Monthly Archives: April 2013

Pay Update – Employers’ New Offer

Following UNISON’s rejection of the two ‘options’ in first pay offer, the Local Government Employers (LGE) have returned with a final offer in writing on 25 April (see here).

The revised offer is:

  • 1% on all pay points from 1 April 2013
  • Deletion of scale point 4 (the bottom pay point) from 1 October 2013

We think given that inflation is 3.5% and has been around this level for the last four years this offer represents a pay cut in real terms – in fact effectively a 13% paycut.

Time To Take A Stand

English councils have increased their reserves by £4.5bn over the last five years to almost £13bn, despite cuts to funding. The money is there to pay for a decent pay increase for all local government workers and therefore we believe that the employer needs to offer a  substantial pay increase. Only this can address the scandelous issue of low pay (of the working poor), the growing cost of living and go some way to redress almost half a decade of wage repression.

Impact on Scale Points

The impact of the offer on each scale point can be seen in the indicative scales here.

There are around 28,000 employees – mostly women working part-time – onPay Matters scale point 4, who would move onto the revised scale point 5 in October. This would mean a 1% increase for them between April and 30 September and a further 1.4% increase on 1 October. Overall they would move from £6.30 to £6.45 – a 2.4% increase.

Negotiation Process

In their letter to the Joint Trade Union Side Secretaries, the LGE made a number of other points:

  • The NJC is “the body best placed to deal with relevant employment issues arising from the huge amount of change that local government is undergoing…”
  • They are disappointed that the unions “have been unable to consider even the most minor elements of reform”
  • Because the unions have not been willing to negotiate ‘reform’ of the Green Book, it is “highly probable that the NJC will find itself in a situation whereby future national negotiations are held solely on the issue of pay, unless you significantly alter your stance”
  • The  employers “ value highly” joint work on the LGPS, the NJC JE scheme, the public health transfer and pay and career development for social workers
  • The employers “will shortly be seeking the views of councils and regional employers on the future ability of the national machinery to reform terms and conditions” and will have further discussions with the unions on this

While we welcome the LGE’s continued commitment to the NJC, we would make the following points in response to the Employers’ suggestion that the unions have not been prepared to engage in negotiations over Green Book conditions:

  • NJC conditions are the worst in the public sector. Basic annual leave is just above the statutory minimum and worse than every other sector. The same applies to parental rights
  • The NJC Committee and the Trade Union Side have both agreed  that the unions should not enter into negotiations at NJC level to cut Part 2 conditions – sick pay, annual leave or car allowances
  • Half of councils have ended NJC mileage allowances and moved our members onto HMRC rates. For those who do significant mileage as part of their jobs, this means subsidising their employer on top of a three-year pay freeze and other cuts to conditions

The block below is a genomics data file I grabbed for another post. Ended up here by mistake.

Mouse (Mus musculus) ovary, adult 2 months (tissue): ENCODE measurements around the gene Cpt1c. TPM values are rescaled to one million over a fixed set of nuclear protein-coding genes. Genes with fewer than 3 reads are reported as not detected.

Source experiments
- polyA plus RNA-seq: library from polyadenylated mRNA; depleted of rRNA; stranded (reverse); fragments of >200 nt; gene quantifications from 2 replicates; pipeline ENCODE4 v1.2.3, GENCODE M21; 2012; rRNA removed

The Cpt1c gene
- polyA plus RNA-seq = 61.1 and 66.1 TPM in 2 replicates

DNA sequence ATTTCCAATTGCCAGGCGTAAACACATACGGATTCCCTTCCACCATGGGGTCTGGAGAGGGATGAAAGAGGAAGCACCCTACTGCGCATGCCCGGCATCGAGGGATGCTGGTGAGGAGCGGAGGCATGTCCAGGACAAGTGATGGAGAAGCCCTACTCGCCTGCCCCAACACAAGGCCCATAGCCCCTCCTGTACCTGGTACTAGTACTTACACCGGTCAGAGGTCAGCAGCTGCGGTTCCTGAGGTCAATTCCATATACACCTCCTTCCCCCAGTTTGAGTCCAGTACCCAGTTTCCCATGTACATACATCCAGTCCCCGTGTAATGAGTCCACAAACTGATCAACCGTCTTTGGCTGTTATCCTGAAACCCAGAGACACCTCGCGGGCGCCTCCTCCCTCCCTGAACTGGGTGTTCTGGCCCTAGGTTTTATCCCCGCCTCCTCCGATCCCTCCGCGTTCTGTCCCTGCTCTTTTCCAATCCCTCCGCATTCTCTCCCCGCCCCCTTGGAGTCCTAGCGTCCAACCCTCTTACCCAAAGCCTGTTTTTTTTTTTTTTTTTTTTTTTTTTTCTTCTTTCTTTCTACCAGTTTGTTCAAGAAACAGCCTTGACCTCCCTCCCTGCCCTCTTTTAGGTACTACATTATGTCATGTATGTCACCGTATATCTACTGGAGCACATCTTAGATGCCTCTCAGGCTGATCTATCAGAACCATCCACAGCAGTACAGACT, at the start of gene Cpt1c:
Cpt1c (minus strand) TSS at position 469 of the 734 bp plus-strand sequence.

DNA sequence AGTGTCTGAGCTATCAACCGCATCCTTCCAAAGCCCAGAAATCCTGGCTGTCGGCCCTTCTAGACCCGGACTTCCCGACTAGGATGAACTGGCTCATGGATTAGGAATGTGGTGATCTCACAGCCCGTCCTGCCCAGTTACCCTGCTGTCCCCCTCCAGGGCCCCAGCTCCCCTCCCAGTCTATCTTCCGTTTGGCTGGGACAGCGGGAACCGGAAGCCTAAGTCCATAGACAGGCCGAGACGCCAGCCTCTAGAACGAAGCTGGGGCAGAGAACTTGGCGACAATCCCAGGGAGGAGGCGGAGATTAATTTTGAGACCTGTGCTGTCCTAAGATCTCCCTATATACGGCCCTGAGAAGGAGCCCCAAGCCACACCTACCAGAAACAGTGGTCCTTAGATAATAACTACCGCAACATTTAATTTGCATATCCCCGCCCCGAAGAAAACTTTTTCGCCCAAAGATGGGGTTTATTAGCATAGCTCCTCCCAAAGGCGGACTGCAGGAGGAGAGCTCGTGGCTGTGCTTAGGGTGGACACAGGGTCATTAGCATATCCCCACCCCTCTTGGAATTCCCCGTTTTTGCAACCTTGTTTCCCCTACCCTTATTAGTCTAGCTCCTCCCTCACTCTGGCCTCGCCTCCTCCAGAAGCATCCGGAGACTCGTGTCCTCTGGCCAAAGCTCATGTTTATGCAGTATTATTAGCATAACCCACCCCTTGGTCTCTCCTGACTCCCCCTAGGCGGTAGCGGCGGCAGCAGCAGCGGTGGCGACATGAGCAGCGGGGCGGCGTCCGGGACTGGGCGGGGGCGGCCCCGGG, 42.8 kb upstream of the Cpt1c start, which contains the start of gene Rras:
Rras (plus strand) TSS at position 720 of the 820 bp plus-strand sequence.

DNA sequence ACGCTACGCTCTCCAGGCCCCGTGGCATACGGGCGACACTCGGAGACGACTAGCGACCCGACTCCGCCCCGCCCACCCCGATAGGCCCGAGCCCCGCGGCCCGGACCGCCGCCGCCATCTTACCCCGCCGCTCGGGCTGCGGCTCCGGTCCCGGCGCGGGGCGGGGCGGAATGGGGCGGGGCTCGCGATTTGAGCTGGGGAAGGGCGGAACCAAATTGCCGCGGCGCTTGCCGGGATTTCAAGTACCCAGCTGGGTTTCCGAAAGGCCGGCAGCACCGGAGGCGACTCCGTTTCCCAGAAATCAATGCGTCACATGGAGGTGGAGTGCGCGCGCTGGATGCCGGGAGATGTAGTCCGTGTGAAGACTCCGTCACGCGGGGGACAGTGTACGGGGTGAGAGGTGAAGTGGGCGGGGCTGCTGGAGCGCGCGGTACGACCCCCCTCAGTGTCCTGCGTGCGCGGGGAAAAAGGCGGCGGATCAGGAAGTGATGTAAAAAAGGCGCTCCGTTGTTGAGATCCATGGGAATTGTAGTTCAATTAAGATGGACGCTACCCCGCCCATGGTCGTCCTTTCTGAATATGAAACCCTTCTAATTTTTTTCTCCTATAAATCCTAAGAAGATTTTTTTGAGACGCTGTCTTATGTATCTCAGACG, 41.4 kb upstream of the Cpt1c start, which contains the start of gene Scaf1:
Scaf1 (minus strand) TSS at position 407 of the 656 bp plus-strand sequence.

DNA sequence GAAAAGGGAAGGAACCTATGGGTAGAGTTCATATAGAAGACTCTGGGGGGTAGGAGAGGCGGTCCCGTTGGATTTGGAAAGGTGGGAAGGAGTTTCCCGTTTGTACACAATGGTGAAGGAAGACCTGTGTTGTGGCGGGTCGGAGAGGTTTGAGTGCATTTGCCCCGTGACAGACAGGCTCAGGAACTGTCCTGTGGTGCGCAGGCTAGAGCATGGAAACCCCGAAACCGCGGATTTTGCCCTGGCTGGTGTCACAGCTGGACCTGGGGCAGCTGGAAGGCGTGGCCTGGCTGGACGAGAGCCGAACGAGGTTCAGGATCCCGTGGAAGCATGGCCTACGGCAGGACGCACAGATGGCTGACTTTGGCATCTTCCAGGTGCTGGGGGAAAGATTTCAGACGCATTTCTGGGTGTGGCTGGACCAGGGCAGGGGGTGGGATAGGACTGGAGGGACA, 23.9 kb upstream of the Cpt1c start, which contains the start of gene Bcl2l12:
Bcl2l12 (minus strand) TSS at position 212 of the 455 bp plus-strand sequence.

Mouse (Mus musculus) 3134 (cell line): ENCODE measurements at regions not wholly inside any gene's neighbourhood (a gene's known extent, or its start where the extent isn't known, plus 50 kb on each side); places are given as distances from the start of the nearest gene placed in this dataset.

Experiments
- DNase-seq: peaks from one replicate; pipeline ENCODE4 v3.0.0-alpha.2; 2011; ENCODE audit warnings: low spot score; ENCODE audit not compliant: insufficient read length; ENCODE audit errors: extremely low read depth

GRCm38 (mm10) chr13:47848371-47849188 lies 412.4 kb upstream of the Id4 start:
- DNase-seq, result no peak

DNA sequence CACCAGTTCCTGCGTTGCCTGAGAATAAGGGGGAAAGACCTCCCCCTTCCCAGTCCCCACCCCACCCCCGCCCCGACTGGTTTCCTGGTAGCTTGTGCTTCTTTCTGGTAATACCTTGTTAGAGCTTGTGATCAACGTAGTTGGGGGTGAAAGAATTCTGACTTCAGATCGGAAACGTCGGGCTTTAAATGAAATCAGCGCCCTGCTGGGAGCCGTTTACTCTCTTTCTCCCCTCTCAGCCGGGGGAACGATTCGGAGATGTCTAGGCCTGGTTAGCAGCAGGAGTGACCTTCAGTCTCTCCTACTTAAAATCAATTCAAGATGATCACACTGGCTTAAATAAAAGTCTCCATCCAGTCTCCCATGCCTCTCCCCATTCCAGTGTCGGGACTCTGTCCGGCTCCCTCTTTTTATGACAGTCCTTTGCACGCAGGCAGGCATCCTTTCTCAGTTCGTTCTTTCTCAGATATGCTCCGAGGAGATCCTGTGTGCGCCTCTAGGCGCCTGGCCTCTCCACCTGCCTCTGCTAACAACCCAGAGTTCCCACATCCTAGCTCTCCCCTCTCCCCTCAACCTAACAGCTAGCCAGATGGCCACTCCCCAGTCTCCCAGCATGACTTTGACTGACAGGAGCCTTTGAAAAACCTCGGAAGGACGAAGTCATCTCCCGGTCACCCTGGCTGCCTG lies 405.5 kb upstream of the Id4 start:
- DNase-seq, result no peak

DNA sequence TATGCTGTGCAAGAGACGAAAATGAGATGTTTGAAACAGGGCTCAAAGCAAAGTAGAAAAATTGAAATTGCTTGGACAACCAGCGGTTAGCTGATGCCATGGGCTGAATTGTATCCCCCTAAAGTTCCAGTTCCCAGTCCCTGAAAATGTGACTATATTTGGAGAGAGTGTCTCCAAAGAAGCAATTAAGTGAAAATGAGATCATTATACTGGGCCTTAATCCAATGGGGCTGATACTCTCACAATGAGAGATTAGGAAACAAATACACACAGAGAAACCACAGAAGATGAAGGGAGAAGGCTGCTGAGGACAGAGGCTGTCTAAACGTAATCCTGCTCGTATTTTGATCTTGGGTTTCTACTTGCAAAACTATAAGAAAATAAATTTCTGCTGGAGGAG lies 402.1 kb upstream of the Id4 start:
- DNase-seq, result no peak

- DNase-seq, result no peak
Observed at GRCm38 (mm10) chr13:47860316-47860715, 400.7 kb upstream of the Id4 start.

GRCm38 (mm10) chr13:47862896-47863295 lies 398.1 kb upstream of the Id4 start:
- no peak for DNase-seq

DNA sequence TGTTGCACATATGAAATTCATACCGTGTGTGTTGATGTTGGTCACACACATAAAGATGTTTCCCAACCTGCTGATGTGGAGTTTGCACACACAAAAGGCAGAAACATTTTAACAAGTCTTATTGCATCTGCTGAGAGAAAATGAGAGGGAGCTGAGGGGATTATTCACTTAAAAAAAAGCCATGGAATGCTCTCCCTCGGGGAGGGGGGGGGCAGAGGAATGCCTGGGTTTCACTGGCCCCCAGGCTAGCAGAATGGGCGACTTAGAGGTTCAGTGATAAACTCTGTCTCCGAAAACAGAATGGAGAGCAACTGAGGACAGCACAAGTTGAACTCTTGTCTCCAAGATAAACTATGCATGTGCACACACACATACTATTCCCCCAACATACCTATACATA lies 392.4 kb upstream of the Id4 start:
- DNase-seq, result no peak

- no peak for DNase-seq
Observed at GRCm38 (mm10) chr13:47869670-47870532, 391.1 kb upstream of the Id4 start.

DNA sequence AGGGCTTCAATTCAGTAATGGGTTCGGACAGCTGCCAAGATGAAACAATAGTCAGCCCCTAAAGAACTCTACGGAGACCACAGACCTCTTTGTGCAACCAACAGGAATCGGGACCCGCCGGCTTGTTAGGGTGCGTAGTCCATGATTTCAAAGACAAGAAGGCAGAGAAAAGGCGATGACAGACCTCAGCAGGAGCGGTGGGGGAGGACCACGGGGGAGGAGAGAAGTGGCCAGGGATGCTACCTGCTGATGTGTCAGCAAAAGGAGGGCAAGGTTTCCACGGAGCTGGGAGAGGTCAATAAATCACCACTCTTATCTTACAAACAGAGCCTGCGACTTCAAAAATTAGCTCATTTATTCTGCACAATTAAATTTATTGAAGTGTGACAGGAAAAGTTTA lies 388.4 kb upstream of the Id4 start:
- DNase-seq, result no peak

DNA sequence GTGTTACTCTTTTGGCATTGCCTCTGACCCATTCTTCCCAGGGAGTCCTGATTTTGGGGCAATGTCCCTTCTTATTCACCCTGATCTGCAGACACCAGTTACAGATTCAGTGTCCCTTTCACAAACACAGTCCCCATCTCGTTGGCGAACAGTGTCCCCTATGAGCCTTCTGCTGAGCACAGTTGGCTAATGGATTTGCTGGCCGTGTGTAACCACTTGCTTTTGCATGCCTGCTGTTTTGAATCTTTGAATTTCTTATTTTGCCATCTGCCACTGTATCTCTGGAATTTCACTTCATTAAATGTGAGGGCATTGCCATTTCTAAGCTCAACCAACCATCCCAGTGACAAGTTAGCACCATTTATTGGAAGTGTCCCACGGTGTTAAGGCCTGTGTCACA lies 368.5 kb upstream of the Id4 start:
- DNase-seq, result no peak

• Around 30% of councils have cut unsocial hours payments and/or overtime pay – with a massive effect on low paid women workers in particular
  • Over 25% of councils have cut pay at a local level and others have imposed unpaid annual leave
  • More and more councils are charging for car parking – adding insult to pay cut misery
  • UNISON and the other unions have made proposals to improve parental rights, establish a ‘gender agenda’ for local government and a green transport policy that properly rewards members for use of cars, while including public transport, bikes and motor bikes
  • The LGE response has been to say that any improvements would have to be funded by cuts elsewhere and would not be applied to councils who have already cut those conditions!!! Effectively, they would not become part of the Green Book
  • The allegation that we have not been prepared to discuss ‘reform’ is untrue, but we have not been provided with the opportunity to discuss positive reform to bring NJC workers in line with other public sector groups. ‘Reform’ for the LGE means ‘cuts’.  For UNISON, it means negotiating for fairness and equality across the public sector

The role of the NJC

  • Like the employers, UNISON strongly supports sector-wide bargaining in local government through the NJC because it is the most likely way to ensure the same pay for the same jobs across Regions and local labour markets and protect those in low paying areas
  • It also ensures that we have recognition with councils within the NJC and can continue constructive  dialogue at local level as well as at NJC level
  • Having the NJC also means that we can keep a focus on equal pay and equality issues in a consistent way across local government and within councils. The break-up of the NJC would open up the potential for massive pay inequality and would make local government vulnerable to equal pay litigation – just as the last wave costing £2 billion dies down
  • However, the NJC has failed to deliver decent pay for our members – even during periods when the employers could have taken steps to help NJC workers catch up. Instead, pay fell below inflation in 8 of the last 16 years – leaving us in the sorry state we are in now
  • We want an NJC that provides the focus for positive and constructive bargaining – not just on pay, but on training, career development, equality issues and decent conditions. We have consistently said that we want the NJC to  negotiate on these issues, but the employers have made no move to help this happen
  • UNISON has led the very positive developments on the updating of the NJC Job Evaluation Scheme, production of role profile for social workers, school staff and public health workers and the LGPS. We want that to continue through the NJC